What It Was Like.

When I went to treatment, I had no idea that when I came back I would be planning on living the rest of my life in sobriety. I thought I had a drug problem and never considered myself an alcoholic. I knew that I drank a lot but I always compared myself to people who had the same drinking patterns as me, justifying my actions. It was the most confusing time that ultimately led me to a life of joy and happiness. This post is going to be a glimpse into what I left behind.

My education on addiction pre-rehab was alarmingly little. I had no idea that I could have a brain aneurysm or overdose from Cocaine/MDMA. Fentanyl was just getting into the scene and I thank God every day that I got out when I did. I had this God complex that I see a lot of people have, this idea that it will never happen to me. I believed that because I looked like my shit was relatively together and physically I was in shape, I would never die from drugs. Even though I would wake up after some nights with blood on my face or had seizures, I STILL never thought it would get worse than that.

Finally, fear started kicking in 4 months before I went to treatment. I realized I truly couldn't stop and it was really starting to scare me. I began addiction counselling with the intention of still drinking but not doing drugs. I managed to stop doing cocaine for one month but quickly replaced it by snorting MDMA, thinking it was the lesser of two evils. I could barely have one drink without my mind being triggered to get drugs. My life was spiralling and the people around me were either leaving or scared of what was happening. 

When I think back on this time I always feel anxiety. The anxiety of still being up after a night out and the sun has come up knowing the party is going to end soon, not knowing how I was going to fall asleep, and stumbling home to my parent's house at 10:00 AM. I was aimlessly going through life feeling constantly anxious, scared, and unsure about how my life was going to unfold. These feelings haunt me to this day and I believe they keep me sober. I think of the saying, "Remeber When," often because I need to remember how bad it was. Obviously, there were times that it was fun but the fun quickly was trumped by my disease. The need for more, to control, to never stop. It was an endless cycle.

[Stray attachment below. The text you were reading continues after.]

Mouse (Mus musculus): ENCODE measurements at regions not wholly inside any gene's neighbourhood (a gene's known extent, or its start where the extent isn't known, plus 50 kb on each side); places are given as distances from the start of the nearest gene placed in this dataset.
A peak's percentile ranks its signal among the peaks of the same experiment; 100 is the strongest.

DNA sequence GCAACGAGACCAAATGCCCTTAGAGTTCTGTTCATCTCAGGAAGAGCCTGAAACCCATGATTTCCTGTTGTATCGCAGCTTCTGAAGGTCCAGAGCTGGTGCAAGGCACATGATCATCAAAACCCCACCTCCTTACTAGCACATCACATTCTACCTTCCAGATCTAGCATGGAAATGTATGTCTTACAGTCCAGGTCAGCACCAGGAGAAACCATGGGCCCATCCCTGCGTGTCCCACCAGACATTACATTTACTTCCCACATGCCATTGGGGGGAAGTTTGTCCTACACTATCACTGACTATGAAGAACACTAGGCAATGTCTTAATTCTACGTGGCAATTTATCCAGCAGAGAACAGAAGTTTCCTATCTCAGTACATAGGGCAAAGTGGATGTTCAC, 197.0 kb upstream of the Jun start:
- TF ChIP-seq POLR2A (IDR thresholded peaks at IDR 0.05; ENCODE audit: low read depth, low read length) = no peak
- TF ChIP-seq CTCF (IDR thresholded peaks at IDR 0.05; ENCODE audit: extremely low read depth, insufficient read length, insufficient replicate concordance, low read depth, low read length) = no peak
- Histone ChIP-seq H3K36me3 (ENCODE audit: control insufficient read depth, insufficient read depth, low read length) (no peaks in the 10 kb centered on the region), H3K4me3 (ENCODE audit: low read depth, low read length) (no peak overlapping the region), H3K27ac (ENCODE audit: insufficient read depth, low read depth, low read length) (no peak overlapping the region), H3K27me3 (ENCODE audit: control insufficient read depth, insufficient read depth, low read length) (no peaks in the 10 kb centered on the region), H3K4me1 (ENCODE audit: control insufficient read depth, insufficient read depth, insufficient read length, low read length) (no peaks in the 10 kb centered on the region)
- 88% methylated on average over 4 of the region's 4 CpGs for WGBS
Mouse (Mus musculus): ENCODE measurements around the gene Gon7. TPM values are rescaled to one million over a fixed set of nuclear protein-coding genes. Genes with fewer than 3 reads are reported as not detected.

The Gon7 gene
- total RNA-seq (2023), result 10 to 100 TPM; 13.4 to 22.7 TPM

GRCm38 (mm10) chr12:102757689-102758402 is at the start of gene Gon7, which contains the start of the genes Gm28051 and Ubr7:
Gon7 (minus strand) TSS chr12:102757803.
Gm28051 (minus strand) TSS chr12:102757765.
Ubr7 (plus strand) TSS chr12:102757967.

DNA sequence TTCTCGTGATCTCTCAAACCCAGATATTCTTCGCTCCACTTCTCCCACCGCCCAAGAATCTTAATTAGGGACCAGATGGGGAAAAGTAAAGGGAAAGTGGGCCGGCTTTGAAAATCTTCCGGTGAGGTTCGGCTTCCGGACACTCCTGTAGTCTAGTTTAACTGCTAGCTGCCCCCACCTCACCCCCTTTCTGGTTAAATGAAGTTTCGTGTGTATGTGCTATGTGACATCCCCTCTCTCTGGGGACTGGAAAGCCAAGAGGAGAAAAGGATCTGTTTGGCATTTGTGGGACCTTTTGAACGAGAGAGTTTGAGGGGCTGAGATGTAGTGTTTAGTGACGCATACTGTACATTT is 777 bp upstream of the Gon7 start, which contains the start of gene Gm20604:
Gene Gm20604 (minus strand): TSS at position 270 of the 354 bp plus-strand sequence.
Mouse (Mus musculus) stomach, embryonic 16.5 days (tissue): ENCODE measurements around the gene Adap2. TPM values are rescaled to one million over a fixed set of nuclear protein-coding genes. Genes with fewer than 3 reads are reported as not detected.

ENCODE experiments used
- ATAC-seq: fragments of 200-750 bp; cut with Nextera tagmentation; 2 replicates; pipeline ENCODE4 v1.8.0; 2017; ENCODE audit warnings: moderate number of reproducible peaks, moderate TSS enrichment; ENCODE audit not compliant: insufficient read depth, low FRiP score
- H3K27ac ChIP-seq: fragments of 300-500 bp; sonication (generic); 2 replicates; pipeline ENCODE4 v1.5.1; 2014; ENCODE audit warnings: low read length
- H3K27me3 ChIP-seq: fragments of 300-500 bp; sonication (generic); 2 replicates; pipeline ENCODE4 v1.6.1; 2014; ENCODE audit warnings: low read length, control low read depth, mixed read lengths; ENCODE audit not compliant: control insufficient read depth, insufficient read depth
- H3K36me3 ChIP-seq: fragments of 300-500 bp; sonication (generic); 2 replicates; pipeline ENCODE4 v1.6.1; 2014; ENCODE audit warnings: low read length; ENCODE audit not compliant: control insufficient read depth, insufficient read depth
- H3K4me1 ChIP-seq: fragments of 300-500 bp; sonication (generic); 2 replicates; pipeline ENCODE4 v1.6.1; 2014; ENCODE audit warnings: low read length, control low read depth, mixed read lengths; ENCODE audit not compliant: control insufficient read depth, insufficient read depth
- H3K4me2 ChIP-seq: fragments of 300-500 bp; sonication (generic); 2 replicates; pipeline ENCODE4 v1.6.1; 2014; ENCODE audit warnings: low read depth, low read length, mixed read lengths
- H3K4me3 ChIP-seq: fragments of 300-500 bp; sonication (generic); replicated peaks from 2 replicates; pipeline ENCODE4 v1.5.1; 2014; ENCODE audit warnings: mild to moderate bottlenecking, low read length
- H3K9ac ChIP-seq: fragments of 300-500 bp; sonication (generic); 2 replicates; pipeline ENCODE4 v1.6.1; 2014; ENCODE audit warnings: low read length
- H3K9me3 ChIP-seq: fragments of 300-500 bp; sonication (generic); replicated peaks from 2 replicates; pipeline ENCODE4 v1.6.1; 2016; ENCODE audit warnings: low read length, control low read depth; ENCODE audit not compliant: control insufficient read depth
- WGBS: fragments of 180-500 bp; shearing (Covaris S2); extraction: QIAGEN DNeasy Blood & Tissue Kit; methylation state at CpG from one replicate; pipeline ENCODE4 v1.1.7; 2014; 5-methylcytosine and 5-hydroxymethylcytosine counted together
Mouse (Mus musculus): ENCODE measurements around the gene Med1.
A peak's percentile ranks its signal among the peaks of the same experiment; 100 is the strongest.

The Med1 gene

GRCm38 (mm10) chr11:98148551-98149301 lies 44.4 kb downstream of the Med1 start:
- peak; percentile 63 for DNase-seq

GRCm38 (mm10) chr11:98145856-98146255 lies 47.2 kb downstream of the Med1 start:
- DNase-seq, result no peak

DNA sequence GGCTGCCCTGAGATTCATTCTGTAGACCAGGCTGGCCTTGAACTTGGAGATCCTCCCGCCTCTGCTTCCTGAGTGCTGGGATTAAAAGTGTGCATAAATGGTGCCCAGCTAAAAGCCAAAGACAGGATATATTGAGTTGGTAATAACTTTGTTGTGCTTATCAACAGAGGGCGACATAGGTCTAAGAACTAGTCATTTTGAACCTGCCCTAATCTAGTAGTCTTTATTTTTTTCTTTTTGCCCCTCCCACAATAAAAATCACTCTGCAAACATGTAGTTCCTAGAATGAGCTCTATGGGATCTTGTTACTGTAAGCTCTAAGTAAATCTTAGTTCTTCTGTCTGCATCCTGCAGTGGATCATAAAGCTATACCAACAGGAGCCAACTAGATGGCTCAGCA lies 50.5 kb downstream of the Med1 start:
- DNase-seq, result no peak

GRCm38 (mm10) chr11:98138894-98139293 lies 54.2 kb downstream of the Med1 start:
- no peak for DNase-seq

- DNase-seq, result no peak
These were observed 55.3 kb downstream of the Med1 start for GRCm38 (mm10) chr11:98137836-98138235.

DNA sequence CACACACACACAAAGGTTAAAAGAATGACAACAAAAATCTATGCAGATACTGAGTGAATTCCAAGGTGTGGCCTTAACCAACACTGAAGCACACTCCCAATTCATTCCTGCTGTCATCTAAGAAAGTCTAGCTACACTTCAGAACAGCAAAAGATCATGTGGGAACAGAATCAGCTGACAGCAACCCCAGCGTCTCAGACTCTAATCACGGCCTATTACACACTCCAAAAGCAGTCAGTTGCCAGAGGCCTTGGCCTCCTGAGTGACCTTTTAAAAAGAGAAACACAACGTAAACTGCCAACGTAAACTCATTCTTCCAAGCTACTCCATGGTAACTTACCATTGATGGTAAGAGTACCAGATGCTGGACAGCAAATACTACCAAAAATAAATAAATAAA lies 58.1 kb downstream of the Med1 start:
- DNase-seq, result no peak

The further I went, the more delusional I became as a person. I actually convinced myself that I was good but in actual fact, I was a master liar and manipulator. I did this to loved ones, friends and my parents. I hated myself so much that I needed others to validate me and make me feel better. I was so mentally gone that I made decisions that I am not proud of. This is the part I feel the most shame around. I have made my peace with my past and I am okay with how I lived but working through the pain I caused people I cared for was the hardest. Through the steps of Alcoholics Anonymous, I have gotten to make amends to many of these people in my life. Some have been amazing, some refuse to see me. It is, unfortunately, a part of this disease that you will lose people in your life. It can be devastating and seemingly impossibly hard but I believe everything happens for a reason. There are people that are only meant to be in your life for a period of time and I have accepted that.  

Time can be an amazing healer. The longer you stay sober, the longer you can work through these internal issues. At the end of the day, I realized that I had a problem with myself. A spiritual defect that I was trying to mend with alcohol and drugs. Getting sober was the first step, after that, it is all about taking a look at your life and trying to see how you have lost yourself along the way. 

I am now almost two years sober and I feel like my heart is whole. It has taken time and patience but recovery is possible. I was lost for so long but I eventually found my way. It took me being open-minded to a life I never thought was meant for me. It took me being brutally honest with myself and uncovering many wounds that never healed. It took me accepting who I am and being proud of my journey into a healthy life.

There are still times where I feel lost and confused but I know that I have a solution to the ups and downs of life that isn't substances. I think back to what it was like and it reminds me of how far I have come. There is no instruction manual on how to live. I always thought things had to end up a certain way but if things had unfolded the way I thought they should, I would be in a very different place then I am now.

I always say that I never expected this to be my life but I am so grateful that it is!